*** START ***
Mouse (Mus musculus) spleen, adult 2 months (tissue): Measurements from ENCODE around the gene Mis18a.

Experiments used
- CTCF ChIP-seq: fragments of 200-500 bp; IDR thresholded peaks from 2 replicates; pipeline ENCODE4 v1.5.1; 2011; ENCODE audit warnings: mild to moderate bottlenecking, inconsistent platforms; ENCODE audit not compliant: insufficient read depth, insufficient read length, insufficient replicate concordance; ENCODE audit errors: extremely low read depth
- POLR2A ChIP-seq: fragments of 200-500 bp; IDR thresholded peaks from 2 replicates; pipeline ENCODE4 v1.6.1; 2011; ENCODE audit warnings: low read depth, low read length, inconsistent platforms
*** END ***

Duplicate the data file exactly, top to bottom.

Mouse (Mus musculus) spleen, adult 2 months (tissue): Measurements from ENCODE around the gene Mis18a.

Experiments used
- CTCF ChIP-seq: fragments of 200-500 bp; IDR thresholded peaks from 2 replicates; pipeline ENCODE4 v1.5.1; 2011; ENCODE audit warnings: mild to moderate bottlenecking, inconsistent platforms; ENCODE audit not compliant: insufficient read depth, insufficient read length, insufficient replicate concordance; ENCODE audit errors: extremely low read depth
- POLR2A ChIP-seq: fragments of 200-500 bp; IDR thresholded peaks from 2 replicates; pipeline ENCODE4 v1.6.1; 2011; ENCODE audit warnings: low read depth, low read length, inconsistent platforms